Well, gee… I sure HOPE nobody would give a gun to a convicted murderer. I’ve written on the Dog’s background, and the Andrew Luster incident before. Dog’s defenders always complain that Luster enjoyed special protection for extradition… the same thing “Dog” now is seeking, using celebrity where Luster used money… if indeed Luster was even protected.
Lee Catrell of the Honolulu Star-Bulletin has done an excellent job of following the more serious aspects of the case… and the effect this has on extradition in general.
Chapman is seen by many Americans as a true hero who brought to justice a despicable serial rapist who had been on the run. Luster was in the habit of incapacitating women with the date-rape drug gamma hydroxybutyrate, or GHB, and was on trial in California when he fled the United States. He was convicted in absentia and now, thanks to Chapman, is serving a 124-year prison sentence.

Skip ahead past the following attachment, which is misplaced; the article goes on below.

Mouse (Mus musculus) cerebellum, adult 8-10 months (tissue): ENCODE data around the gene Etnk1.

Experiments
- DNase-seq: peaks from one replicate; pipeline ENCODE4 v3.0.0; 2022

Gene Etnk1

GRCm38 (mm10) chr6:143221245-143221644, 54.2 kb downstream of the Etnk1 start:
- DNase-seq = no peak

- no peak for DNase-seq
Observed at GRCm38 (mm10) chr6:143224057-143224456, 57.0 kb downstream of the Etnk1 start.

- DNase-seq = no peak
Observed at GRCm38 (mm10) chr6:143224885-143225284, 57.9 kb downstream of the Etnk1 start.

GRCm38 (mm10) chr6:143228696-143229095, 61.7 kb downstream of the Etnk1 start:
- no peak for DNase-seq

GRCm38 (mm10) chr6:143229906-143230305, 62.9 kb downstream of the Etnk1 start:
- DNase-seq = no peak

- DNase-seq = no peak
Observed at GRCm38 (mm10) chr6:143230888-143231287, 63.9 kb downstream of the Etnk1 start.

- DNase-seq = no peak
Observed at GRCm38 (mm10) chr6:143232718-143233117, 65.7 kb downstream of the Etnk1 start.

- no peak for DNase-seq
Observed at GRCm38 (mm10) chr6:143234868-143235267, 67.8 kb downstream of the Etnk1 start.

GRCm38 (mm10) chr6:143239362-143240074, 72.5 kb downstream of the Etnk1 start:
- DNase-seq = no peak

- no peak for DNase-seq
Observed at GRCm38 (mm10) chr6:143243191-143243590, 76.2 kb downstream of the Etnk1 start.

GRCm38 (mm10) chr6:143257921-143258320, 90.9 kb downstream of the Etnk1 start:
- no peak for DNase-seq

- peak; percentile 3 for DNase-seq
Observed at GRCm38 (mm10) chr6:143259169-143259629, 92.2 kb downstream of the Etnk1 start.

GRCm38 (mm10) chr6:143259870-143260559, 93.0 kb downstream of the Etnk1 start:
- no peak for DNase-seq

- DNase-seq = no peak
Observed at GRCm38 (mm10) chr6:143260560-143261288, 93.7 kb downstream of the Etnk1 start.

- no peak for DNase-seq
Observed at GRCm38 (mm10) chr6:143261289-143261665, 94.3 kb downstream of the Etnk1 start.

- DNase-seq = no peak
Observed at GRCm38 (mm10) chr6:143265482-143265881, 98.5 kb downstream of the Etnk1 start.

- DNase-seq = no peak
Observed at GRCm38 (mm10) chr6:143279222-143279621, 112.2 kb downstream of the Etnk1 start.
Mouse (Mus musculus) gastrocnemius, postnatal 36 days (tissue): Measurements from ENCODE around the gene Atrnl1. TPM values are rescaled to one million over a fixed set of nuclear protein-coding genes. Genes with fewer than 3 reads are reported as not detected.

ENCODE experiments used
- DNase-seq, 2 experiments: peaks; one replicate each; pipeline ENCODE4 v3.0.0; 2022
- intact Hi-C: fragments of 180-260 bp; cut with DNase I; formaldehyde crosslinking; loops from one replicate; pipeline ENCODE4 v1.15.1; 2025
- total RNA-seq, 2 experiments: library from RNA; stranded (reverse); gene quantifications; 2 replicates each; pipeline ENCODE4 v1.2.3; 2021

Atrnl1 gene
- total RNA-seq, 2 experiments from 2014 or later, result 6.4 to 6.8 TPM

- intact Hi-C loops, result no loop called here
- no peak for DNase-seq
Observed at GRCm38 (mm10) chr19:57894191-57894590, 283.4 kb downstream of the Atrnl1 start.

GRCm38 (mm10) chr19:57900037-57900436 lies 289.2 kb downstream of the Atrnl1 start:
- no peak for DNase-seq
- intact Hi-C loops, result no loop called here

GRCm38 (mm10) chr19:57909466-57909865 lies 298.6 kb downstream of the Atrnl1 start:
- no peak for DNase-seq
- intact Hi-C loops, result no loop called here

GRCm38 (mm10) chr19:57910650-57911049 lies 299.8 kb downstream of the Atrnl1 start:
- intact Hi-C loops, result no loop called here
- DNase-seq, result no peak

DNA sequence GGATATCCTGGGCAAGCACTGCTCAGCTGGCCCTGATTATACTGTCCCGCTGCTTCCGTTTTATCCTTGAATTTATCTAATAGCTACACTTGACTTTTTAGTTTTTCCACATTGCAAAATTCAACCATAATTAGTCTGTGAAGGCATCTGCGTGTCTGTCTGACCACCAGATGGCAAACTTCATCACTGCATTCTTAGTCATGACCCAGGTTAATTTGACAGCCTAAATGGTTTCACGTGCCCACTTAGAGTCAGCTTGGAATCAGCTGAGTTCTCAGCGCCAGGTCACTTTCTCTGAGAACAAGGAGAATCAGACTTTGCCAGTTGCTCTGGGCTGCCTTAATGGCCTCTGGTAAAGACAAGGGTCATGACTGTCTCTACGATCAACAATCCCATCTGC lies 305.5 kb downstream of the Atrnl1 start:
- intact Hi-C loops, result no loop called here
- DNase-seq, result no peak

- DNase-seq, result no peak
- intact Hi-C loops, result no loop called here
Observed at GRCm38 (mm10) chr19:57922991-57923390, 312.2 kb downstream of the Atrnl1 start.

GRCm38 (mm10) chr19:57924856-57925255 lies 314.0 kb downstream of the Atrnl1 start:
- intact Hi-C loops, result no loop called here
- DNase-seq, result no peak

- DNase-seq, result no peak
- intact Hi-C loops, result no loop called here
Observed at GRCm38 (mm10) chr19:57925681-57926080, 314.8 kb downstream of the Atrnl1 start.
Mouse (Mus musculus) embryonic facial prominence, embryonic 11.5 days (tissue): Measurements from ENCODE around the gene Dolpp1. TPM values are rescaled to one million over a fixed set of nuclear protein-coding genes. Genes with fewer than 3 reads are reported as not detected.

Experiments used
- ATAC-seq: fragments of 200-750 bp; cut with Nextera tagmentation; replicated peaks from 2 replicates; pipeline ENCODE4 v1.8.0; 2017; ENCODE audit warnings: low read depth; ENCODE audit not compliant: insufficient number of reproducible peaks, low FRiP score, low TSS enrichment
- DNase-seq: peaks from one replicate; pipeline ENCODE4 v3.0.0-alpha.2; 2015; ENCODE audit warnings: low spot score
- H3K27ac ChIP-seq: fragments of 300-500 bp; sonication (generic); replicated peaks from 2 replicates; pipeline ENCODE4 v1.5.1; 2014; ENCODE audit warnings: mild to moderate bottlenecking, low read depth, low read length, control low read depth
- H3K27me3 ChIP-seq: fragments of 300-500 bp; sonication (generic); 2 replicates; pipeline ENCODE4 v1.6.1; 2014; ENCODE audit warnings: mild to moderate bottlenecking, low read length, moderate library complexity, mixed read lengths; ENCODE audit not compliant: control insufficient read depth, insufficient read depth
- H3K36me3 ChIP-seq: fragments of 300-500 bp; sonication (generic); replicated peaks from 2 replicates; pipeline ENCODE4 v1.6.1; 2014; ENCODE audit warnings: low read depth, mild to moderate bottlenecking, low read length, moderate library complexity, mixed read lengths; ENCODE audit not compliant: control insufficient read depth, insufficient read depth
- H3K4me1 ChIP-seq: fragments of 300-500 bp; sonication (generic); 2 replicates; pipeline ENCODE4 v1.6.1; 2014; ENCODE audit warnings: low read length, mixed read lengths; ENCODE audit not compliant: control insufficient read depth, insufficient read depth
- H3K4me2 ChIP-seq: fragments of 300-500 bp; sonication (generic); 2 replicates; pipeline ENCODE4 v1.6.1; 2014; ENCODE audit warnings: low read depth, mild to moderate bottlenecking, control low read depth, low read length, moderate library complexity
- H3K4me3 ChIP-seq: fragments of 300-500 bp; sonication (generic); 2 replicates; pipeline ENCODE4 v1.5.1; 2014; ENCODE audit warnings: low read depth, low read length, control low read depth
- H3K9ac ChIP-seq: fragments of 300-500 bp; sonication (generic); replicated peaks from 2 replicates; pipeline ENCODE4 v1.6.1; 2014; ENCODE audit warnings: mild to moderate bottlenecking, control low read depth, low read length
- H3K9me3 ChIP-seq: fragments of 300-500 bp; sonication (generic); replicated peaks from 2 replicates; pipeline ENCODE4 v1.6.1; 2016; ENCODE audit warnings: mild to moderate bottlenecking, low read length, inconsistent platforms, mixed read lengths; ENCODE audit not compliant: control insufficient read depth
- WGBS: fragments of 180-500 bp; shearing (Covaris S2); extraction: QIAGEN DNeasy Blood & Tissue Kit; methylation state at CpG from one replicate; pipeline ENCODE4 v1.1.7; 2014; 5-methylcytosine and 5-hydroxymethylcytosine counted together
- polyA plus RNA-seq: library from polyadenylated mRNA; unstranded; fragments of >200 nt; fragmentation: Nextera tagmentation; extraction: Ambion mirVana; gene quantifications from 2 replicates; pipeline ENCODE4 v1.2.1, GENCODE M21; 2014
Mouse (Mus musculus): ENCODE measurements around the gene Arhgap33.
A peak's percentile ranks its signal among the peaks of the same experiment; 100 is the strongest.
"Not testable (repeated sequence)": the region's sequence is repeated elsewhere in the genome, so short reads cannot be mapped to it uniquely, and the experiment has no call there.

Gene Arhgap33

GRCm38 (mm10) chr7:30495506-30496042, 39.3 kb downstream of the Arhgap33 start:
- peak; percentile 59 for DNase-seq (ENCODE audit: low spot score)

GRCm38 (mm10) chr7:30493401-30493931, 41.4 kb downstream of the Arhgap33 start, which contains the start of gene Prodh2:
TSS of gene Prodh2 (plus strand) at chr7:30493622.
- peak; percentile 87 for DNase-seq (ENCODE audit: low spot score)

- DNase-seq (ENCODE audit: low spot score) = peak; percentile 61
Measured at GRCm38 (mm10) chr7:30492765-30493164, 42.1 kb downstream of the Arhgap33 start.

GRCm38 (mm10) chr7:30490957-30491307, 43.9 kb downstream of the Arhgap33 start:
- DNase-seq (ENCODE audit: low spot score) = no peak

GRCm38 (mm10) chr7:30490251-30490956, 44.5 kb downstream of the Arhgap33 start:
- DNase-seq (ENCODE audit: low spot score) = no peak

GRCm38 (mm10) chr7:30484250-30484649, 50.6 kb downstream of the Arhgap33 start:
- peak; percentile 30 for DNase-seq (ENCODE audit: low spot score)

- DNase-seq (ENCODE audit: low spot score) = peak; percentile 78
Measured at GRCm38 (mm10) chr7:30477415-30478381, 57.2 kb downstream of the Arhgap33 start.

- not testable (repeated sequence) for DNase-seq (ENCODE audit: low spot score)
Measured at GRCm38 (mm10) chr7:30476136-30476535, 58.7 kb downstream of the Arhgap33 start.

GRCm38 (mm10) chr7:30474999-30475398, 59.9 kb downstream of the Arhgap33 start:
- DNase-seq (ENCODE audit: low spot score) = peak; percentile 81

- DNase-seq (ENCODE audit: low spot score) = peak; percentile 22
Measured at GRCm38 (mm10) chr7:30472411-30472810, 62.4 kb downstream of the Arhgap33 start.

The perspective from south of the border is somewhat different. Mexican law enforcement still might be smoldering about a 15-year-old U.S. Supreme Court ruling that essentially made American bail-jumpers in Mexico fair game to be caught and hauled back across the Rio Grande. U.S. administrations since then have tried to reduce the friction.
The legal issues concerning extradition are controversial. Although bounty hunting is legal in Hawaii, “that doesn’t mean that a bounty hunter can go anywhere in the world to gather up his quarry,” said Russell Covey, an assistant professor at the Whittier Law School in Costa Mesa, Calif. “A police officer is authorized to make an arrest in Hawaii but can’t go to another country or even another state and arrest people. That would be considered a criminal offense.”